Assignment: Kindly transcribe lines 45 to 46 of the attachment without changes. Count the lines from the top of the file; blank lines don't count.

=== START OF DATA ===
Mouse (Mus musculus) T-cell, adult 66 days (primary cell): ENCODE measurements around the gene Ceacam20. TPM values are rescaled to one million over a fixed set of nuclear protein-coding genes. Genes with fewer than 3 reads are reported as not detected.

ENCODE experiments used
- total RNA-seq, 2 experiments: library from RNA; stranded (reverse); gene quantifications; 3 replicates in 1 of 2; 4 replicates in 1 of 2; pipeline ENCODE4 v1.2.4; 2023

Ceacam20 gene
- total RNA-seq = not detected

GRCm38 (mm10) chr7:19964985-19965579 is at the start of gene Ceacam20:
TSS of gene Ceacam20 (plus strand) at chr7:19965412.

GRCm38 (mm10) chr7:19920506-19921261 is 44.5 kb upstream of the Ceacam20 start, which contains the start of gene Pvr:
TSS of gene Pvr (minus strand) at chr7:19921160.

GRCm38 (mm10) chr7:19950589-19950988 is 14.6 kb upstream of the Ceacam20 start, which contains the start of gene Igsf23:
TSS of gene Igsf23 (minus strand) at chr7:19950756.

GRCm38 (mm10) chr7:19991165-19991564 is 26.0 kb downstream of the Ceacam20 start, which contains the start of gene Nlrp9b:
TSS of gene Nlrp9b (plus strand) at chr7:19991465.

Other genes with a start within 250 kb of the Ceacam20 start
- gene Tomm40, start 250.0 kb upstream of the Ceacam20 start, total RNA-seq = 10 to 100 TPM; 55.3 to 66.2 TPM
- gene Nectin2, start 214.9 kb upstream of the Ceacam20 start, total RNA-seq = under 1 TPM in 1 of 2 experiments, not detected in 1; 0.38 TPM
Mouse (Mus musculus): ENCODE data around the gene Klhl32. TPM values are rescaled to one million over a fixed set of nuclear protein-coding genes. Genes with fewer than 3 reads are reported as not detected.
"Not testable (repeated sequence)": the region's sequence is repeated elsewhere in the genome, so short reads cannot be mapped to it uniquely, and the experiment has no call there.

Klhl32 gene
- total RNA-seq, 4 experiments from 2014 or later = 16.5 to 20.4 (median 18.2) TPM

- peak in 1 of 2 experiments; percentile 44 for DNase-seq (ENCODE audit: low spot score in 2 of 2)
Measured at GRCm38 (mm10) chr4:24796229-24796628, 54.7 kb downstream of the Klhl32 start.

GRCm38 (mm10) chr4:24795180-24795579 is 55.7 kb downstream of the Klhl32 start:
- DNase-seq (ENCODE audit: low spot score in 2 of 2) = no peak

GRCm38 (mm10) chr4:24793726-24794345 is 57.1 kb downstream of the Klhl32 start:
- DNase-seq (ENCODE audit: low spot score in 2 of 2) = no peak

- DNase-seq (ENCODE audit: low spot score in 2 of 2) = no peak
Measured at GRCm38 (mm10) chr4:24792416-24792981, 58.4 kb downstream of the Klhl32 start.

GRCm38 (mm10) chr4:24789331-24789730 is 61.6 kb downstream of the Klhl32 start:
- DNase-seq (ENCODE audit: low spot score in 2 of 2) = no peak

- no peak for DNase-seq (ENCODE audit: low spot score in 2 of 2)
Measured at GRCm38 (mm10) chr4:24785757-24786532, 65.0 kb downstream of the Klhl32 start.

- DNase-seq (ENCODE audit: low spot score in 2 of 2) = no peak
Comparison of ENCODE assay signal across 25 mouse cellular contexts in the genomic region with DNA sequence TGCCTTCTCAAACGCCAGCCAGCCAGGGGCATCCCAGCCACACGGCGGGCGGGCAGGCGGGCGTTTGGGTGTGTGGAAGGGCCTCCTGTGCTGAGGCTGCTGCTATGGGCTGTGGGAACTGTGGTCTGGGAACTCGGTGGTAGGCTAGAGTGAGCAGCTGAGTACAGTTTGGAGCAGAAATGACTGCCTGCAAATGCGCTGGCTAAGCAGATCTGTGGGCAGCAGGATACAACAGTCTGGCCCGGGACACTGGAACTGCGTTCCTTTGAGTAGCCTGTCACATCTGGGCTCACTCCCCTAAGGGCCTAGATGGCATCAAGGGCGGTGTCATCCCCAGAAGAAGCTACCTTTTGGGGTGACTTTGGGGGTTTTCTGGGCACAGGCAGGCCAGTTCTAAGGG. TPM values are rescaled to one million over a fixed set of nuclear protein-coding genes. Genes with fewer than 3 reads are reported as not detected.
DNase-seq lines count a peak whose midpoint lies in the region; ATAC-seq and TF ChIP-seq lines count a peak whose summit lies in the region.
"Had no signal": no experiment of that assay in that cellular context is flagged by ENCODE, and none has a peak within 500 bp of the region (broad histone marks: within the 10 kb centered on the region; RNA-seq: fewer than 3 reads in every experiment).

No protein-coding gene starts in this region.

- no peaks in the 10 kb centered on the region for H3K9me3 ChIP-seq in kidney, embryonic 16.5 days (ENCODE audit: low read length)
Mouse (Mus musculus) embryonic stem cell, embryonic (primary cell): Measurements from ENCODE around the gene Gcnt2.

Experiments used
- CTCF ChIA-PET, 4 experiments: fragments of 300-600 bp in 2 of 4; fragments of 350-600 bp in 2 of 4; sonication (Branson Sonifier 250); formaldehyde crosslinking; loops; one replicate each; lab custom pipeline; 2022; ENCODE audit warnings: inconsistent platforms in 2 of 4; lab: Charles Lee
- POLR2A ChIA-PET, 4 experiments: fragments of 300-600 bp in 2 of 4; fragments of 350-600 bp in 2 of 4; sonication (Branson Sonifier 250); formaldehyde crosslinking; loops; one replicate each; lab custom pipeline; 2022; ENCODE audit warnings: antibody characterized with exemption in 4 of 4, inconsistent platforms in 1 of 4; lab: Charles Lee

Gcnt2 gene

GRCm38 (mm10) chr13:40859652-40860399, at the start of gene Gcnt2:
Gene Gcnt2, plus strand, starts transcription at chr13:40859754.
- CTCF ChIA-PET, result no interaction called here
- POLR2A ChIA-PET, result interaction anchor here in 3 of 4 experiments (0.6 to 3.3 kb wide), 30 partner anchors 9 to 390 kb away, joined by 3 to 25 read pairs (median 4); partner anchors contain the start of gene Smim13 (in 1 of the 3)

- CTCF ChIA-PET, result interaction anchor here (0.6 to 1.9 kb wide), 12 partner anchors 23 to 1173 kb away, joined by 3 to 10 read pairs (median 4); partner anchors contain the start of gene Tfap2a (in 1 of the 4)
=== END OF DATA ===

Gene Gcnt2, plus strand, starts transcription at chr13:40859754.
- CTCF ChIA-PET, result no interaction called here